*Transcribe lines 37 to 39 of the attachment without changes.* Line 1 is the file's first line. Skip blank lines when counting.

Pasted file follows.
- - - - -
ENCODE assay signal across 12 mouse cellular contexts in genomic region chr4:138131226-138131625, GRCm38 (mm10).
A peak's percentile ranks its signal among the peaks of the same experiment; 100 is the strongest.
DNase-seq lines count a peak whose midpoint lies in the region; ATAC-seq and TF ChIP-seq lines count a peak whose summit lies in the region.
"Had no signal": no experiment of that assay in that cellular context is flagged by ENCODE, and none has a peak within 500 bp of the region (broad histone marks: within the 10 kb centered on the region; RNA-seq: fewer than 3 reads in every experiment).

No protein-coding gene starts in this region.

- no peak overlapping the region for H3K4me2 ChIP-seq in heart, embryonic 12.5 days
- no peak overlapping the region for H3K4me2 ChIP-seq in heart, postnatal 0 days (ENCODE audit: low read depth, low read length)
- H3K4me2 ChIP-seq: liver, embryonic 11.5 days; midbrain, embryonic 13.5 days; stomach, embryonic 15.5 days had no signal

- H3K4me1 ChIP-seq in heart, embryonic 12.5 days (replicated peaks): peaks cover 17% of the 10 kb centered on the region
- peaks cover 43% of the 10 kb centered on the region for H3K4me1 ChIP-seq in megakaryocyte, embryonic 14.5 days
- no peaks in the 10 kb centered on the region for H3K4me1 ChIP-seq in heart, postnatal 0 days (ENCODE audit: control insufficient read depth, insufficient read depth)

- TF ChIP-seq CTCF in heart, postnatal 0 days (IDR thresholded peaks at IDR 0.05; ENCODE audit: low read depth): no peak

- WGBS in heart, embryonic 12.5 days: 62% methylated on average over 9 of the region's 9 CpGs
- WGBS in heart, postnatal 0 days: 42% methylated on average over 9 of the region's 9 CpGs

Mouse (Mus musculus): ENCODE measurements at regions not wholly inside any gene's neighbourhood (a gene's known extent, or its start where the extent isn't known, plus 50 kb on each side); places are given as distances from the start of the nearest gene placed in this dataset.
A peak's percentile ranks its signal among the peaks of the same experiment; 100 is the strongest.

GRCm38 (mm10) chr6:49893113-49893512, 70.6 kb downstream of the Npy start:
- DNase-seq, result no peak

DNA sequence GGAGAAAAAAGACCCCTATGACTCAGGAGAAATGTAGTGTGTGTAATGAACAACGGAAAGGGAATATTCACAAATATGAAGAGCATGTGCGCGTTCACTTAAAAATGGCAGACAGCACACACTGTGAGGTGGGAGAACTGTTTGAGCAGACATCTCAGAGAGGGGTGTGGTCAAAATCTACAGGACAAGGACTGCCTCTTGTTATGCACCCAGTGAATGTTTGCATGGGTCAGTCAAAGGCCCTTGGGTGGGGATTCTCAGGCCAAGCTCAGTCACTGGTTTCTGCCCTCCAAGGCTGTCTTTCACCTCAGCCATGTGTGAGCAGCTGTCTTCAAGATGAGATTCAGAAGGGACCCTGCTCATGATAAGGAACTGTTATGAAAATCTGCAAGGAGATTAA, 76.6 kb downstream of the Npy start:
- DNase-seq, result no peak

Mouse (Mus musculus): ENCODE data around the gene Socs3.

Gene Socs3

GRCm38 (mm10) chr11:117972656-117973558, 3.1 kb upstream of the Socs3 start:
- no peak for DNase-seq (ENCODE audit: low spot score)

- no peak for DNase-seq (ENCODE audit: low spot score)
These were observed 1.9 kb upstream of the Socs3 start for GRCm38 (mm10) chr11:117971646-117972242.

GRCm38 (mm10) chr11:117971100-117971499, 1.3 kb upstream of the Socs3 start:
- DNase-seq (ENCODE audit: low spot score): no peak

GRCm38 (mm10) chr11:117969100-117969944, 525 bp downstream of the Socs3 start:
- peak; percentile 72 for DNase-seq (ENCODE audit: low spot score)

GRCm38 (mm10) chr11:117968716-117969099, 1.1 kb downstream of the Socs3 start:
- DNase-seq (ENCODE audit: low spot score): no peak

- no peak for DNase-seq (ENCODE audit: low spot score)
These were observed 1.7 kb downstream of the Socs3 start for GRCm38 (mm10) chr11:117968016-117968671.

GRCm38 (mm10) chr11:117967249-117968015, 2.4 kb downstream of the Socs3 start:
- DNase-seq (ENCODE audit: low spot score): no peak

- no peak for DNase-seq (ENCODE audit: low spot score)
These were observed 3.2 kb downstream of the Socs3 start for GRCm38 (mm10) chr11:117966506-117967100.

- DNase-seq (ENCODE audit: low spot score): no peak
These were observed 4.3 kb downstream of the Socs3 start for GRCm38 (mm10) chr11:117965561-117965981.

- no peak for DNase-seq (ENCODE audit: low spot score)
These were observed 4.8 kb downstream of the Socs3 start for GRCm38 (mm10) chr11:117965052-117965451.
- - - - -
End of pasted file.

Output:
- no peak for DNase-seq (ENCODE audit: low spot score)
These were observed 3.2 kb downstream of the Socs3 start for GRCm38 (mm10) chr11:117966506-117967100.

- DNase-seq (ENCODE audit: low spot score): no peak